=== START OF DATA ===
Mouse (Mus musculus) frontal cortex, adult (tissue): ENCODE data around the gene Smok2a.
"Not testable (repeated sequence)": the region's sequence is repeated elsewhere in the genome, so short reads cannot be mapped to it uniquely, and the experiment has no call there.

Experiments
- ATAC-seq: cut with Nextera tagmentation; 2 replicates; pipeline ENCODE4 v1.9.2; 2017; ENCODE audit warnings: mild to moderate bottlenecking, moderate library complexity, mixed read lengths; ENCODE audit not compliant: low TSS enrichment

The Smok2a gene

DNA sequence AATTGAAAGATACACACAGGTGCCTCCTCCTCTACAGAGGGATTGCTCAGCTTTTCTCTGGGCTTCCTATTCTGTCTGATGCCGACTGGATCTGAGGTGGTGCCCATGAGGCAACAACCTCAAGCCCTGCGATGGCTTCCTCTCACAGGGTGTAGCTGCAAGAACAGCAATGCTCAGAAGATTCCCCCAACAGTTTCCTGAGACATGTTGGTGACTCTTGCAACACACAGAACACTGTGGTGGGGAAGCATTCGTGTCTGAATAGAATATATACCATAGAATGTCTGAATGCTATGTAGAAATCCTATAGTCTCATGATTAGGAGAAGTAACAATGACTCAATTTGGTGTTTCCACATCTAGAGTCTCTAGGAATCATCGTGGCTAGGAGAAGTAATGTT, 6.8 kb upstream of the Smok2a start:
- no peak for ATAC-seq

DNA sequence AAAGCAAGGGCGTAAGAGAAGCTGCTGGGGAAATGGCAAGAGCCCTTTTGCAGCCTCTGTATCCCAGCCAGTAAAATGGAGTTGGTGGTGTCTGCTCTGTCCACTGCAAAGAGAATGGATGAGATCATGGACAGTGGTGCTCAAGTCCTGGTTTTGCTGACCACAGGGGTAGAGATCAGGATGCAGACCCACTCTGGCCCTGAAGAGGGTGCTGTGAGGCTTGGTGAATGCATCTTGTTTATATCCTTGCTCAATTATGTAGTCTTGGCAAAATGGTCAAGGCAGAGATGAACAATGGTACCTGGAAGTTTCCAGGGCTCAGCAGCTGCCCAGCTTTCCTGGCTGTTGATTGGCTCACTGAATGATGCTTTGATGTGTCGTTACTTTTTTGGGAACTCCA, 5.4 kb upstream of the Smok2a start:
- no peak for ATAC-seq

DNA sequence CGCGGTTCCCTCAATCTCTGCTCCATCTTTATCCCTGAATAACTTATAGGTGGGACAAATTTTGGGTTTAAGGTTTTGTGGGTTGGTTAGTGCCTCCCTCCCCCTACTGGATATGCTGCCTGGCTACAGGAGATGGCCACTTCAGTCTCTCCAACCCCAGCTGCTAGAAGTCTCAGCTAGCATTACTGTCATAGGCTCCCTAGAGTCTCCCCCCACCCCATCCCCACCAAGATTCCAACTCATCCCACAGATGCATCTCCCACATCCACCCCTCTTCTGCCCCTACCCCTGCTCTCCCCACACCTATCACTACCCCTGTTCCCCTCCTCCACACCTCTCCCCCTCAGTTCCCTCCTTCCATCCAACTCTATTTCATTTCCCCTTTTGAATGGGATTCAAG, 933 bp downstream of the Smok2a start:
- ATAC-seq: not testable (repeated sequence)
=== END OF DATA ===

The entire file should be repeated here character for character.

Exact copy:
Mouse (Mus musculus) frontal cortex, adult (tissue): ENCODE data around the gene Smok2a.
"Not testable (repeated sequence)": the region's sequence is repeated elsewhere in the genome, so short reads cannot be mapped to it uniquely, and the experiment has no call there.

Experiments
- ATAC-seq: cut with Nextera tagmentation; 2 replicates; pipeline ENCODE4 v1.9.2; 2017; ENCODE audit warnings: mild to moderate bottlenecking, moderate library complexity, mixed read lengths; ENCODE audit not compliant: low TSS enrichment

The Smok2a gene

DNA sequence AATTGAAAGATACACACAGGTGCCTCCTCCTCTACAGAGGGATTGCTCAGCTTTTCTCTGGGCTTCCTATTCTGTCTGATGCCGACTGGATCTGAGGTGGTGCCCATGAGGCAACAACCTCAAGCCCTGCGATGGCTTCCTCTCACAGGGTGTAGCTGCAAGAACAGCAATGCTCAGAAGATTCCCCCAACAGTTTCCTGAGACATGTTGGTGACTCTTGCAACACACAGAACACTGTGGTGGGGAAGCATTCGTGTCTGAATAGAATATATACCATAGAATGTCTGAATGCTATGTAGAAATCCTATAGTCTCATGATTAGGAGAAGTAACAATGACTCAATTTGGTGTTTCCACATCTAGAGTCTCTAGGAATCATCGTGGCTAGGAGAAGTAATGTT, 6.8 kb upstream of the Smok2a start:
- no peak for ATAC-seq

DNA sequence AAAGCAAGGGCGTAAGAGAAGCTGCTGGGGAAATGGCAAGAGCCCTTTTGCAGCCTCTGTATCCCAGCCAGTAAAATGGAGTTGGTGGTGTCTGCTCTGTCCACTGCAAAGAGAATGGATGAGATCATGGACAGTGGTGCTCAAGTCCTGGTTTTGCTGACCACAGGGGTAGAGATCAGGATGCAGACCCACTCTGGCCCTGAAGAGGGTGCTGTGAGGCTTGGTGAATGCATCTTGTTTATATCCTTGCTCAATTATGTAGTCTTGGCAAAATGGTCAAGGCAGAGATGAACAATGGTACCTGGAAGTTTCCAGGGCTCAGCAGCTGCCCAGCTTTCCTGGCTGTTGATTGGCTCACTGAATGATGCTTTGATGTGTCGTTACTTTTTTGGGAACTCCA, 5.4 kb upstream of the Smok2a start:
- no peak for ATAC-seq

DNA sequence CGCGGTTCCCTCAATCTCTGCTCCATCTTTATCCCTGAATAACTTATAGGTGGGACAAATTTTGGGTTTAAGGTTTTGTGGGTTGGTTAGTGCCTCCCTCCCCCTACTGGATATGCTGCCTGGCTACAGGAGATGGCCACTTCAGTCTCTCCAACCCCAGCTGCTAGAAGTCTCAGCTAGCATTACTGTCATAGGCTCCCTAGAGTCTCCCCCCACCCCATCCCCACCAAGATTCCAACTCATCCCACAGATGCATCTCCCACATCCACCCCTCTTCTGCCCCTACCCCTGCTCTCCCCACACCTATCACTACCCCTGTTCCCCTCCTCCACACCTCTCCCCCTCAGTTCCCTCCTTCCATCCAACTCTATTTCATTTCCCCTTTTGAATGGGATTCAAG, 933 bp downstream of the Smok2a start:
- ATAC-seq: not testable (repeated sequence)